NewsPub Notes

Journal of a Storyteller

Country Book 

You may remember Terry Burger from his growing up here and graduating from UGA, or from some of the pieces we’ve published by him from time to time, such as his hilarious account of standing naked on the front porch of his shack near here on Turkey Creek, firing his .22 rifle at a man with a knife. Which reminds me of another piece of his we published about his mother getting her hair done by a country stylist who shot at the squirrels in her bird feeder between rinses.

Terry is still living on a creek—Marsh Creek, on the fringes of the Gettysburg battlefield in Pennsylvania, the area he has inhabited for the last 30 years, not too far from where his parents grew up. After driving ambulances and trucks and jackhammers, Terry finally found steady work as a newspaper reporter in Gettysburg and stuck with it until his retirement a couple of years ago.



Terry gardens when he’s not writing and both endeavors lead him to reflect on the world around him, particularly the part focused around Marsh Creek. Now, he has collected some of his ruminations into a volume he has titled, The Year of the Moon Goose, as a tribute to the fowl that adopted him as a meal ticket.

These reflections are organized around the seasons of the year, beginning in winter, but they range all over, in time and place (and even include the piece about the deadeye beautician). There’s a lot about life on the creek, and there’s a lot about life in general. Terry has the writer’s temperament of thinking about things—mulling things over, and his book is a kind of mull itself; he has thrown in a lot of thought and experience and cooked it into a well seasoned melange.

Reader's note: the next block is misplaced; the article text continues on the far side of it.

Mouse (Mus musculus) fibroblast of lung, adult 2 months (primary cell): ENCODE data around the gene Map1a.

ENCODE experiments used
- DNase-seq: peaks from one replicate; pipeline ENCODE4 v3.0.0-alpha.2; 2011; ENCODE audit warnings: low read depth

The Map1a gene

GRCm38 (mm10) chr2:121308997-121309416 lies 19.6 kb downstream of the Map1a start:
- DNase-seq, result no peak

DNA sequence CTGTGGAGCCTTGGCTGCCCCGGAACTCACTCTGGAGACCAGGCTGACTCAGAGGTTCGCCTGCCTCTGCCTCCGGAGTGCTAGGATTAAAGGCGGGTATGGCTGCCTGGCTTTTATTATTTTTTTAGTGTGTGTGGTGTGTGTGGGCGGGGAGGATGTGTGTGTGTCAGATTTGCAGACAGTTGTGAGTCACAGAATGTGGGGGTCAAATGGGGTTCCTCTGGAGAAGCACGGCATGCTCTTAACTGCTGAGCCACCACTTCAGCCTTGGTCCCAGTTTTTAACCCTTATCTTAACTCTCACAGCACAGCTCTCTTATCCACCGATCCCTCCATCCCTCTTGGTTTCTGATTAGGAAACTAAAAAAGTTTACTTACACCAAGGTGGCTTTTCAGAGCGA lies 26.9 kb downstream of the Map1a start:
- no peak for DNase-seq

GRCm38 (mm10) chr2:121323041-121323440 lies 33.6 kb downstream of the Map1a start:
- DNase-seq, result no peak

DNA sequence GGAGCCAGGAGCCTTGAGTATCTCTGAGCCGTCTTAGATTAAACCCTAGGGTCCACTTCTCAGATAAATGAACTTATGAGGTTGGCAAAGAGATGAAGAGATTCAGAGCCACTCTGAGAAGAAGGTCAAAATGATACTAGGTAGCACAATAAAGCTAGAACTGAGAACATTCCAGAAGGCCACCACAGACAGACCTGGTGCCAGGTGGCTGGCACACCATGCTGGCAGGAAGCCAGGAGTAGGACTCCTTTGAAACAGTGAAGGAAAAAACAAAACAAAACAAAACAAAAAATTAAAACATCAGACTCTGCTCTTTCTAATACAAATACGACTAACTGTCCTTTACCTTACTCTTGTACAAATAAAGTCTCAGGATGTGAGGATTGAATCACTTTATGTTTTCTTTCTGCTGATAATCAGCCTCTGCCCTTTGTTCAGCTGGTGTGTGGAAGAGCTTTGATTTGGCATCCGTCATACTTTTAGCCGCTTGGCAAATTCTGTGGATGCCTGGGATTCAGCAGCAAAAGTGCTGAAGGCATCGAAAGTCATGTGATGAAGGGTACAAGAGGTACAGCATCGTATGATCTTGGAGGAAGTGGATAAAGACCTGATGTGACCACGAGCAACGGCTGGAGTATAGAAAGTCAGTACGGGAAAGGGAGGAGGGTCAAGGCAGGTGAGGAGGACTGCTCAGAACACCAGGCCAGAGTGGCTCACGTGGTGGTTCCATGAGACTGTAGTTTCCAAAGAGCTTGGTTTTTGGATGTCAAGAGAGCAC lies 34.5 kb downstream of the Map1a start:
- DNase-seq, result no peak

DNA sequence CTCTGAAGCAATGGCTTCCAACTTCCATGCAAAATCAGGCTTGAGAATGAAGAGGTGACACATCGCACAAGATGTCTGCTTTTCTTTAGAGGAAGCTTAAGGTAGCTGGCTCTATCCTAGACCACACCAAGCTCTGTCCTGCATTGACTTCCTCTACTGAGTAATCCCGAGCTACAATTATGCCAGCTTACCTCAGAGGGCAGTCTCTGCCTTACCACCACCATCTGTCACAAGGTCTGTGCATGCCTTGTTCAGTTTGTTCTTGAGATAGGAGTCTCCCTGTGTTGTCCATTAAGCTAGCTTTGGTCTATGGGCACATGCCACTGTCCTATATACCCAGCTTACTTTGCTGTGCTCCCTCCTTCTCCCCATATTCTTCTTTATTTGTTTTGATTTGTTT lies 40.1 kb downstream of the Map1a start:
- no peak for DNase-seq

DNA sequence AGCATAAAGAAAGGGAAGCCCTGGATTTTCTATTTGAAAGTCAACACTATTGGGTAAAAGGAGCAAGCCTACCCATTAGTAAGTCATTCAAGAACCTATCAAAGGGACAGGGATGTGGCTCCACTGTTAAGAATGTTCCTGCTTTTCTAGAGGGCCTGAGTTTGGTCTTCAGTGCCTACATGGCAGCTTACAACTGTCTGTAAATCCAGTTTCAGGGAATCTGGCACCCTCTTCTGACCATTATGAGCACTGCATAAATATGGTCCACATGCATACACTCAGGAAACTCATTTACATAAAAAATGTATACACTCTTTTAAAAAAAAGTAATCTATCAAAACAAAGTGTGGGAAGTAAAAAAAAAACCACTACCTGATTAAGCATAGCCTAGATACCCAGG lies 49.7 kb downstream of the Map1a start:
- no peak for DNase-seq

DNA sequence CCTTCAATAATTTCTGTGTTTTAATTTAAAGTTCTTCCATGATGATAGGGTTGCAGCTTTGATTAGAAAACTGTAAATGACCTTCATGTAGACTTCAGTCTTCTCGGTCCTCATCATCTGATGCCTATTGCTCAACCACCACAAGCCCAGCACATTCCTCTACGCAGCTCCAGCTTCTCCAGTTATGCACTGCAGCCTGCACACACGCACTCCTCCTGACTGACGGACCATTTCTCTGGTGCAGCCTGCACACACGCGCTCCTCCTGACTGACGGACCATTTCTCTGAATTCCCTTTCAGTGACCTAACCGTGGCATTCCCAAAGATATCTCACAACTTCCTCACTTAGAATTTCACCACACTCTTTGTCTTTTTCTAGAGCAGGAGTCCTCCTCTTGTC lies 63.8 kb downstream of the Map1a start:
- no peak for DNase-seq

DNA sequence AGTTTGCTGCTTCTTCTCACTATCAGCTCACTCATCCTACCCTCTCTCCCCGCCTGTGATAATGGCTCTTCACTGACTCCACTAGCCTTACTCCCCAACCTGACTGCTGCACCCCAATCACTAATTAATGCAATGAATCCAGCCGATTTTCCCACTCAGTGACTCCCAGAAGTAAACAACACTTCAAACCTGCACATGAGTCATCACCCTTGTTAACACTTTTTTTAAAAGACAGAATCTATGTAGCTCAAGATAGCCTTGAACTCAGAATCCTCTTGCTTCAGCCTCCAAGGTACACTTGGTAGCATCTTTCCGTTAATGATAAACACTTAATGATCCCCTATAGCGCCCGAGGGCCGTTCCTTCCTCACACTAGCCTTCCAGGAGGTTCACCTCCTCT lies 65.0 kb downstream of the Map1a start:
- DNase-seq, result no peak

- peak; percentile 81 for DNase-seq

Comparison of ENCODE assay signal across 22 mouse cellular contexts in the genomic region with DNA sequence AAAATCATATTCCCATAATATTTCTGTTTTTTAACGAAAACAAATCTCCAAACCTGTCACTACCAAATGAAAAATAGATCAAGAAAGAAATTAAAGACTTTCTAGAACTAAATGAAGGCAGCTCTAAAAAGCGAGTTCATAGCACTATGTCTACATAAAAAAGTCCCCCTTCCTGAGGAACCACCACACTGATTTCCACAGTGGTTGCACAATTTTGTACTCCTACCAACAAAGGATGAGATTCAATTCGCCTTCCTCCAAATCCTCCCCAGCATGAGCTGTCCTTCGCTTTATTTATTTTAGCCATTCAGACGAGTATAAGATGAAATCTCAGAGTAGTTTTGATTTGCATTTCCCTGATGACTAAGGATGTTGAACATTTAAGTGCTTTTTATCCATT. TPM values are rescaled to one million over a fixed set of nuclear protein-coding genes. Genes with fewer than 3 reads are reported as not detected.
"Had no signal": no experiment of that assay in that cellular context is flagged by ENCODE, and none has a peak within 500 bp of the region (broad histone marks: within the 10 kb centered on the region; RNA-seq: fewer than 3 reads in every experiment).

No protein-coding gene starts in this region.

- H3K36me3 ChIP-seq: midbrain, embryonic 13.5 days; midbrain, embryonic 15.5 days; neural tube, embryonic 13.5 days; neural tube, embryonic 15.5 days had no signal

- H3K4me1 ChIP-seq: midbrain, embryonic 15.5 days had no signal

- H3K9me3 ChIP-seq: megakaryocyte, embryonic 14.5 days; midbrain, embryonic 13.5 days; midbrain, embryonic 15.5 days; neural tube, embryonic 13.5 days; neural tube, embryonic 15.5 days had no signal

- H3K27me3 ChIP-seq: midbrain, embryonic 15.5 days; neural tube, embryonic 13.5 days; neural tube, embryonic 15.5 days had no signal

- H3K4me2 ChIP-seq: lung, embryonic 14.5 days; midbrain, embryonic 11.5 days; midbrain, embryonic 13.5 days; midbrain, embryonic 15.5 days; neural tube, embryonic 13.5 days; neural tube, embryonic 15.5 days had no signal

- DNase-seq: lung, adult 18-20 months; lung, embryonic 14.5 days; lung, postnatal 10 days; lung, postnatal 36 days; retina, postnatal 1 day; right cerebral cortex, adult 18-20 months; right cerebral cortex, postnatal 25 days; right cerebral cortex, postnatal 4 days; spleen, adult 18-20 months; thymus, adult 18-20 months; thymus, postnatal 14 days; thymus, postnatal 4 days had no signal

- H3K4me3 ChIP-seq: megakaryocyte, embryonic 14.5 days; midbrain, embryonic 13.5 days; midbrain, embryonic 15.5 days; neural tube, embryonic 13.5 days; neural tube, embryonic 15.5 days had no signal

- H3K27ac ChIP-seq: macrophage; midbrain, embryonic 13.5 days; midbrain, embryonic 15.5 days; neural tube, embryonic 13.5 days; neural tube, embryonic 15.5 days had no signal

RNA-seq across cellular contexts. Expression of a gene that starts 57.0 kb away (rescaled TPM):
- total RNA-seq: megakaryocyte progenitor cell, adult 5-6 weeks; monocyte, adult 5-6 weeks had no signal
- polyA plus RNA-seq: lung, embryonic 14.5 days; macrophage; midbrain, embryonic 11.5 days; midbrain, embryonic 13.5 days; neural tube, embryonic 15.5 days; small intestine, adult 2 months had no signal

It’s probably a good thing that Terry found that newspaper job, because it pushed him out into the world and got him off the porch overlooking the creek, where he probably would have been content to feed his goose and watch the raindrops make circles on the surface. What you get in The Year of the Moon Goose is the feeling of sitting on that porch with Terry, sheltered from a gentle rain, having a long, rambling conversation with a guy who thinks about things and sees connections among them, and they remind him of a funny story or a sad one, and he has the ability to let you share in his experiences and insights.

Of course there is a piece in here about his old pickup truck and about the carp in the creek and the barn cats and his mother-in-law’s green thumb. Just as we’re apt to do in conversation, Terry will start out writing about the rock he was trying to excavate from under his house and end up meditating on what it means to own property. Of course, the fact that he lives in the country and by a creek gives this book much of its flavor. A guy writing from the city is not going to observe nearly as many herons, eagles, squirrels and honeybees as Terry describes, not to mention the close attention to the seasons and what they mean for the garden. Even if Terry did live in New York City, though, he would still write a book filled with his thoughtful insights, because he’s just that kind of guy. The subway would inspire him as much as his truck.

Reading The Year of the Moon Goose is like visiting with Terry, but you can actually do that in person this Saturday, Apr. 27 from 2 p.m. — 3 p.m. at Avid Bookshop on Prince Avenue. Terry will be there signing his book, so you can get your own copy signed by the author and find out that he is just exactly the warm and thoughtful person you expected.

City Book 

If you want a contrast to Moon Goose, get yourself over to the UGA Chapel at 6 p.m. Wednesday, May 1 to hear Jeff Speck talk about his book, Walkable City: How Downtown Can Save America, One Step at a Time. He’ll be signing his books afterward at an Avid Bookshop reception upstairs Transmetropolitan downtown.